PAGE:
by Rob Roper
Much was made of the fact that Peter Shumlin’s 2012 budget speech was the earliest such speech in recent memory. However, given the lack of substance put forward, perhaps it shouldn’t come as a surprise that address didn’t take that long to write. While Republicans did find some points on which to agree with the governor, their criticisms had much more to do with the topics Shumlin conspicuously avoided.
The round numbers show a total budget that will exceed $5 billion for the first time in Vermont’s history. This represents a 5% plus increase over last year’s budget, following an 7% plus increase the year before.
Senator Randy Brock (R-Franklin), who announced he will be running against Shumlin in the fall, led the Republican response to the Governor’s speech.
“We’ve always been Vermont Strong,” said Brock. “But it’s time that we become Vermont Smart, and I think this budget falls short in that regard.”
Brock noted that the governor avoided the budget implications of eight hundred pound gorilla in the room – healthcare – completely. Costs which Brock described as “not unsubstantial.” Brock referenced what was perhaps a taste of what’s to come as far a as healthcare is concerned. “Today we saw for the first time, for example, an RFP (Request for Proposal) issued by the Green Mountain Care Board that calls for the hiring of a public relations and marketing company experienced in, quote, “message control,” unquote. I didn’t realize that Act 48 included a division of propaganda.”
The hypocrisy here is pretty astounding as advocates for government-run healthcare have argued repeatedly that the money spent by hospitals and pharmaceutical companies on advertising and public relations is something that needs to be eliminated so those dollars can be spent on patient care. “I’m amazed and astounded that the first RFP that they issue is for advertising and public relations expense!” said Brock.
Vermont’s energy future was another topic the governor didn’t touch with a 400 foot wind tower. Barring court intervention, Vermont Yankee is set to close via legislative action (which Shumlin led) in March, 2012. The impact of such an event on Vermont’s budget could be considerable. Over 600 employees at the Vermont plant would no longer have a place of employment. The cost to service the unemployed could be considerable, as would be the cost of replacing 628 megawatts of power. The lost revenue from direct and indirect Yankee taxes would be substantial. “[Shumlin] didn’t talk at all about energy and this move to a green and renewable energy future. An energy future that, according to the public service board, will add somewhere between $300 million and $450 million in cost to ratepayers over the next twenty years…” said Brock.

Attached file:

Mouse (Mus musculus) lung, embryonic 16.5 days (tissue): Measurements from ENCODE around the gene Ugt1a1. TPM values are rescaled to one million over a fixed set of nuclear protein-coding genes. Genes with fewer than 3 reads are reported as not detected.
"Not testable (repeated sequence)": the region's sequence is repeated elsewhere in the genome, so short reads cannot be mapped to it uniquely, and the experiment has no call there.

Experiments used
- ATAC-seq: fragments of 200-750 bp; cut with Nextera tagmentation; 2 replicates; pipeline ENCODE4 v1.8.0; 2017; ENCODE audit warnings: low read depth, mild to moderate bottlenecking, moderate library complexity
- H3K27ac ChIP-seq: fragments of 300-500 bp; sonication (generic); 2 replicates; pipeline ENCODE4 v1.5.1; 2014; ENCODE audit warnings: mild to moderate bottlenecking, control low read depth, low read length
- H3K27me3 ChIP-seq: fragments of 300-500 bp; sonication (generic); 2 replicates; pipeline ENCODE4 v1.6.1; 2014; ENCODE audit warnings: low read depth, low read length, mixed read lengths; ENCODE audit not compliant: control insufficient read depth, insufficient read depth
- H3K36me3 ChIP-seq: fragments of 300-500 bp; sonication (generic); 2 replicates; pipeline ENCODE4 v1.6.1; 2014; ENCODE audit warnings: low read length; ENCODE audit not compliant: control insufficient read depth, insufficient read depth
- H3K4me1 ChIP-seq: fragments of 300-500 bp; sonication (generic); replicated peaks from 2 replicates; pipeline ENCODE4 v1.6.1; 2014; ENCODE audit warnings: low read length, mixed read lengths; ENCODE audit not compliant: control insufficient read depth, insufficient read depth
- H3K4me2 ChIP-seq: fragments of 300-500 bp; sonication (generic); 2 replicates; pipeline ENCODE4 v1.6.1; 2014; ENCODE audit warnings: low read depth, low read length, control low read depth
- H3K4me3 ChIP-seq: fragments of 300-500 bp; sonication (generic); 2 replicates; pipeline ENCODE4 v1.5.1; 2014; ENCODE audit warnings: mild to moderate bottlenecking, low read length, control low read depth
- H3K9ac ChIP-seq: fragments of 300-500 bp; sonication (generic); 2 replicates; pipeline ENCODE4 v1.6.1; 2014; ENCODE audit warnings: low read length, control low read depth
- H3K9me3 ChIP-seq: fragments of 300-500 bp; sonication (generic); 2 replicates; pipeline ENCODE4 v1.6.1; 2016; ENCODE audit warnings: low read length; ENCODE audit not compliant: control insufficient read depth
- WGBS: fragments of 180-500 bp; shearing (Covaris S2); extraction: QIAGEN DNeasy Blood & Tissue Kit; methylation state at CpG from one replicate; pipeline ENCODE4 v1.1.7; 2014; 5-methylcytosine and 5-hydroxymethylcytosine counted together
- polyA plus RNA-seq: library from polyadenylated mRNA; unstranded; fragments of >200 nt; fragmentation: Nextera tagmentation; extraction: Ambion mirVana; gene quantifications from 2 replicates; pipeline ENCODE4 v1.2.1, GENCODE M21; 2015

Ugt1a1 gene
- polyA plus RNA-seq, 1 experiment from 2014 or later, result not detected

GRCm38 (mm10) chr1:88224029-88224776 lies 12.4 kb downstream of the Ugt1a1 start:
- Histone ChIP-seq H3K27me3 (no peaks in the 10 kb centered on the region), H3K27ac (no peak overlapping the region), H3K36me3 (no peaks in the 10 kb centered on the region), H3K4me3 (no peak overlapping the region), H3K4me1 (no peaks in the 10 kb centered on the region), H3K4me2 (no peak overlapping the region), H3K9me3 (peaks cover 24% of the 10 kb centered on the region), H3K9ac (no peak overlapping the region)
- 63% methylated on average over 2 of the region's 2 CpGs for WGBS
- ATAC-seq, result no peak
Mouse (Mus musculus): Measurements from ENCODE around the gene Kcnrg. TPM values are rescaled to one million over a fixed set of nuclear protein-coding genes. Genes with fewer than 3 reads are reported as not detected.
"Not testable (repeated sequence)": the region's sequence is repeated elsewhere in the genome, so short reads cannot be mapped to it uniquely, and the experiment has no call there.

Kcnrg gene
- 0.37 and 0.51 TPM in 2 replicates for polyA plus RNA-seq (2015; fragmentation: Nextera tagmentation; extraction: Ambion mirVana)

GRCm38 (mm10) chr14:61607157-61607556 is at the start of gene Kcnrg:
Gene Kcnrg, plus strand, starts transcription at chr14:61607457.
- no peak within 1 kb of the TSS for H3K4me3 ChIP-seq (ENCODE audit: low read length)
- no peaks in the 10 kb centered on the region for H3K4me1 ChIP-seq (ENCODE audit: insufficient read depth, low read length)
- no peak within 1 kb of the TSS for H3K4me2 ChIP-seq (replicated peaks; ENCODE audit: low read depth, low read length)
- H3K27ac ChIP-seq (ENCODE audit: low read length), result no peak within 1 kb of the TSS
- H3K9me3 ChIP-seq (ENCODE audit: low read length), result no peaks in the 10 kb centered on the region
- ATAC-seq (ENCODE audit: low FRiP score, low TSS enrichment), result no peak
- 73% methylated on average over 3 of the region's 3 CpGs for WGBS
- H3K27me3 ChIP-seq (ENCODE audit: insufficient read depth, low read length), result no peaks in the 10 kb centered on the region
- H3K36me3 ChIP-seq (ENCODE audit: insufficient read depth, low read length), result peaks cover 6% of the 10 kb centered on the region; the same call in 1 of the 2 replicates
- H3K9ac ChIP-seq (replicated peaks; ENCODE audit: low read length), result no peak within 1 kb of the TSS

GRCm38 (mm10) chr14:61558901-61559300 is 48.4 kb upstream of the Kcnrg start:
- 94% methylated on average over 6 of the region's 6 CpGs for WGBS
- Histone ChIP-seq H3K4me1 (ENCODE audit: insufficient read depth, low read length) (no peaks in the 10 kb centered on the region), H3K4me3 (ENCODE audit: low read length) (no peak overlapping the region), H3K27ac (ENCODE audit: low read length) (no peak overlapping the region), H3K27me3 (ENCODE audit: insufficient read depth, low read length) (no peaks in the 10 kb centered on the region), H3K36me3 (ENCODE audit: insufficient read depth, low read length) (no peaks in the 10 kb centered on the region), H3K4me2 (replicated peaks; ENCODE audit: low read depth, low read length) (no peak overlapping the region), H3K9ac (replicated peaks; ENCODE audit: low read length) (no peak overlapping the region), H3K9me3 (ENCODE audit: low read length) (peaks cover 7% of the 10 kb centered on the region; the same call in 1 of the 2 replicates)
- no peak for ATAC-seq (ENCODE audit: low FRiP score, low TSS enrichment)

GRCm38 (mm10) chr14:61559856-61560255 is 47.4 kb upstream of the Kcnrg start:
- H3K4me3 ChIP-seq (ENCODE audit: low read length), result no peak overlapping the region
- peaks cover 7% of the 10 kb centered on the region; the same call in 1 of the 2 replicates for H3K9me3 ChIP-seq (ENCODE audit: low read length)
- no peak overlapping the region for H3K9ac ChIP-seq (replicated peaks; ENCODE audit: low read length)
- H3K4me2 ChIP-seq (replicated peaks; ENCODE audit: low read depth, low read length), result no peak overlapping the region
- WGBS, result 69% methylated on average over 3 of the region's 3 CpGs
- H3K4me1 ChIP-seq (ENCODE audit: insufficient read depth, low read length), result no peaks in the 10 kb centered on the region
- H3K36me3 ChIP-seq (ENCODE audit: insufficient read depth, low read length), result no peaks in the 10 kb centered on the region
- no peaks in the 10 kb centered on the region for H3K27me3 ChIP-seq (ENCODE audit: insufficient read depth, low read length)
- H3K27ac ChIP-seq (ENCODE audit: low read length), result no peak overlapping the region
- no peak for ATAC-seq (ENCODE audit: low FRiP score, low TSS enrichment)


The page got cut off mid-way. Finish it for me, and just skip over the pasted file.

No mention was made by the governor regarding education financing, despite the fact that the Picus Report just delivered to the legislature revealed that since the implementation of Act 60 in 1997 Vermont’s per pupil costs have skyrocketed by 149.9% — the fastest rate of growth in the nation.
Rep. Brian Savage (R-Swanton), speaking for the Republican House Caucus, noted that there was “no mention of anything that had to do with any agricultural program. Last year in [the governor’s] remarks, agricultural programs were going to be in the forefront to create job growth. Job growth in Vermont was tied to agriculture. [This year] there was mention of that.”
Senator Peg Flory (R-Rutland) echoed the concerns of Savage and Brock, but also highlighted some areas of agreement surrounding the consolidation of supervisory union districts and public high school choice. Perhaps the brightest spot for potential bipartisan progress lies with permit reform. “We agree on permit reform,” said Flory. “It should be swift, predictable and fair.” But on all of these issues, Flory pointed out that Republicans have been pushing for these initiatives for years with little progress to show. “Let’s see if [Governor Shumlin] can make that happen.”
Senator Flory concluded, “It’s a little disturbing that [the budget] is still up 5.1 percent over last year. I’ve been trying to run quickly through the numbers and I’ve come up with from what he said in the speech another $60 million going into the budget. I haven’t found where that money is coming from, and I’d really be interested to know. If it’s not broad based taxes, who all is going to give us an extra $60 million?”
Lindsay Smith contributed to this report.